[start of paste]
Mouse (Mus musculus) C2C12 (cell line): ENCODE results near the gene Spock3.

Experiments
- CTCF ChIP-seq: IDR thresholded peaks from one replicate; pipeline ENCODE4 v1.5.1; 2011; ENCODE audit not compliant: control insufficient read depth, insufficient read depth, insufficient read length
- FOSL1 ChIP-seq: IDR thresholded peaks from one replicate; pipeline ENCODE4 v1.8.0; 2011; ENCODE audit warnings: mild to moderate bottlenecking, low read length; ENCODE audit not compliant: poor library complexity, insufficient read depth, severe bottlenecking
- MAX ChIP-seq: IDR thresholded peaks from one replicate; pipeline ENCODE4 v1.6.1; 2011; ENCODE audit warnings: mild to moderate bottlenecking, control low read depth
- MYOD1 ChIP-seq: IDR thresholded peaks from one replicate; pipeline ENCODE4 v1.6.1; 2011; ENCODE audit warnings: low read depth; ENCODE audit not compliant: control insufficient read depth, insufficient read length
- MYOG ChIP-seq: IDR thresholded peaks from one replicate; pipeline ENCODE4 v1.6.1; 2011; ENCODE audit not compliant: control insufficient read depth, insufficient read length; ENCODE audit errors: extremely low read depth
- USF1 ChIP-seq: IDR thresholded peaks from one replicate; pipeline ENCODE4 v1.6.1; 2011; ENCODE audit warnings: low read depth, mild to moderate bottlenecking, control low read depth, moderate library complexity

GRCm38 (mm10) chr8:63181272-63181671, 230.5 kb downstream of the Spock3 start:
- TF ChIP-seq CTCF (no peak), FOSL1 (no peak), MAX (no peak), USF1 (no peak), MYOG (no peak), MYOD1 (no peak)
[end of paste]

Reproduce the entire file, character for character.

Mouse (Mus musculus) C2C12 (cell line): ENCODE results near the gene Spock3.

Experiments
- CTCF ChIP-seq: IDR thresholded peaks from one replicate; pipeline ENCODE4 v1.5.1; 2011; ENCODE audit not compliant: control insufficient read depth, insufficient read depth, insufficient read length
- FOSL1 ChIP-seq: IDR thresholded peaks from one replicate; pipeline ENCODE4 v1.8.0; 2011; ENCODE audit warnings: mild to moderate bottlenecking, low read length; ENCODE audit not compliant: poor library complexity, insufficient read depth, severe bottlenecking
- MAX ChIP-seq: IDR thresholded peaks from one replicate; pipeline ENCODE4 v1.6.1; 2011; ENCODE audit warnings: mild to moderate bottlenecking, control low read depth
- MYOD1 ChIP-seq: IDR thresholded peaks from one replicate; pipeline ENCODE4 v1.6.1; 2011; ENCODE audit warnings: low read depth; ENCODE audit not compliant: control insufficient read depth, insufficient read length
- MYOG ChIP-seq: IDR thresholded peaks from one replicate; pipeline ENCODE4 v1.6.1; 2011; ENCODE audit not compliant: control insufficient read depth, insufficient read length; ENCODE audit errors: extremely low read depth
- USF1 ChIP-seq: IDR thresholded peaks from one replicate; pipeline ENCODE4 v1.6.1; 2011; ENCODE audit warnings: low read depth, mild to moderate bottlenecking, control low read depth, moderate library complexity

GRCm38 (mm10) chr8:63181272-63181671, 230.5 kb downstream of the Spock3 start:
- TF ChIP-seq CTCF (no peak), FOSL1 (no peak), MAX (no peak), USF1 (no peak), MYOG (no peak), MYOD1 (no peak)